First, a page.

The adrenal gland requires a continuous supply of cholesterol for the biosynthesis of adrenal corticosteroids, which can be supplied by low density lipoprotein receptormediated uptake or local synthesis. The present study examined whether hypolipidemic therapy with a potent HMG CoA reductase inhibitor, simvastatin, compromises the adrenal response to ACTH stimulation in adult patients with heterozygous familial hypercholesterolemia. The adrenal response to a 36-h continuous ACTH infusion was determined at baseline and after 2 months of simvastatin treatment (40 mg, twice daily) in eight patients. Simvastatin reduced total and low density lipoprotein cholesterol levels by 36% and 45%, respectively. The time course of the increase in serum cortisol concentrations with continuous ACTH infusion was the same before and during simvastatin therapy, as were the rates of urinary excretion of free cortisol, 17-hydroxycorticosteroids, and 17-ketosteroids. Urinary excretion of mevalonate, which correlates with rates of whole body cholesterol synthesis, decreased from 3.8 ± 0.42 (±SEM) μ, ol/24 h at baseline to 2.75 ± 0.56 on simvastatin; no significant changes were seen in the urinary mevalonate levels before and after simvastatin therapy during ACTH stimulation. We conclude that the hypolipidemic effects of simvastatin in patients with heterozygous familial hypercholesterolemia are paralleled by a decrease in urinary mevalonate, but that the drug does not adversely affect ACTH-stimulated adrenal corticosteroid production.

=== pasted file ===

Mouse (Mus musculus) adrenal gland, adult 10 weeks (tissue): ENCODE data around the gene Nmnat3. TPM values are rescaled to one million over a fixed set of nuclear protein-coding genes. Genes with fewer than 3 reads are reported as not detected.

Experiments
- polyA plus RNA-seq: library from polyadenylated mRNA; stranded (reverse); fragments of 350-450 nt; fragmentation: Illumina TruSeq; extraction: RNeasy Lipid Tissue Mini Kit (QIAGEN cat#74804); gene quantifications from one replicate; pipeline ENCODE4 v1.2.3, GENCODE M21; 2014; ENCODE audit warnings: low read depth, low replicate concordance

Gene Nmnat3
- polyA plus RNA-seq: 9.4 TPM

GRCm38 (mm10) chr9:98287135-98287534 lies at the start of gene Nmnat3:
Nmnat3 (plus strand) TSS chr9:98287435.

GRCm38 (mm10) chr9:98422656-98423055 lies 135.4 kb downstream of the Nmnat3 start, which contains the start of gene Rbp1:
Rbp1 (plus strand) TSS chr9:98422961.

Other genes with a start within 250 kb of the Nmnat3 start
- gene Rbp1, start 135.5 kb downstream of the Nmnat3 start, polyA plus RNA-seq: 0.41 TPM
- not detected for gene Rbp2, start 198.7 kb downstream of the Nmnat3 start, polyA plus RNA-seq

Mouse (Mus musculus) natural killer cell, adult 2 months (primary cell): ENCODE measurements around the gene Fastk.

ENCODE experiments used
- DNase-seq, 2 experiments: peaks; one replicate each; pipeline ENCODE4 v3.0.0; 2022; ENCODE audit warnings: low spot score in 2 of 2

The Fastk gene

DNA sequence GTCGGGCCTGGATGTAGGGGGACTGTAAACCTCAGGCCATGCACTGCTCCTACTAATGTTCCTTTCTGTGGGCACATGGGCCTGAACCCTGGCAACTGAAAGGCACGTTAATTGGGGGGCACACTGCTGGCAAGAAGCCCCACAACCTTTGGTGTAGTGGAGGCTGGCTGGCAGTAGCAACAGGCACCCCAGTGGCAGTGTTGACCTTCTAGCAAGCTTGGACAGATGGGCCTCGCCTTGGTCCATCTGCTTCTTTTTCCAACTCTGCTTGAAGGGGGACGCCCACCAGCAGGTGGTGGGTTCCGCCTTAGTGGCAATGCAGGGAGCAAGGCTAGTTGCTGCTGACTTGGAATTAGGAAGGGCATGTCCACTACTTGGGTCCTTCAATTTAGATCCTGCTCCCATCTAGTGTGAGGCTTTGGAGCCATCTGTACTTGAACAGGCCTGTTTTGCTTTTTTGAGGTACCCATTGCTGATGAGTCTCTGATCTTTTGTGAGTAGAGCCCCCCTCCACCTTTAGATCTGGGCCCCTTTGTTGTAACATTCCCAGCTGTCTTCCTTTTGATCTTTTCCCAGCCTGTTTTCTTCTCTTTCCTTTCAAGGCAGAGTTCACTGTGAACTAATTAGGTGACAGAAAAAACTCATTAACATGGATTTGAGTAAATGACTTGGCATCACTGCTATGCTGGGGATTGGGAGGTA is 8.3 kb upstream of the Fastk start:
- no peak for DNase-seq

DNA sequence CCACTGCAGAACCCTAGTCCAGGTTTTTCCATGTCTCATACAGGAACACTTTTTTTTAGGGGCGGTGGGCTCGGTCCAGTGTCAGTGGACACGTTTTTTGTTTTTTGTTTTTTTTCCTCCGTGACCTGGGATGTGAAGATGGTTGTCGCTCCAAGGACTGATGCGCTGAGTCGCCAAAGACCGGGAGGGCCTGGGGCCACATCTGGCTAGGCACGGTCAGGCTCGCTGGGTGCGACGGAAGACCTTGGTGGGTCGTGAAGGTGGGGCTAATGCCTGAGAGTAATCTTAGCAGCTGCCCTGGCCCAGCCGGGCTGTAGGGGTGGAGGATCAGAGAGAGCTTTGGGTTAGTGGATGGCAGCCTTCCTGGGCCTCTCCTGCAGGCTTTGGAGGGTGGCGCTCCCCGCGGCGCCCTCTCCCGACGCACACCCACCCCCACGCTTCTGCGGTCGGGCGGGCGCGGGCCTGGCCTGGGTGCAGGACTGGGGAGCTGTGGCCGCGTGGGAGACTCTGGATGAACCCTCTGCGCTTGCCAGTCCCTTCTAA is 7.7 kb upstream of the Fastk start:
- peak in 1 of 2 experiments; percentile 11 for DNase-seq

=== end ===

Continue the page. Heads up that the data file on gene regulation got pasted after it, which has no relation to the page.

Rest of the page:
ASJC Scopus subject areas
- Endocrinology, Diabetes and Metabolism
- Clinical Biochemistry
- Biochemistry, medical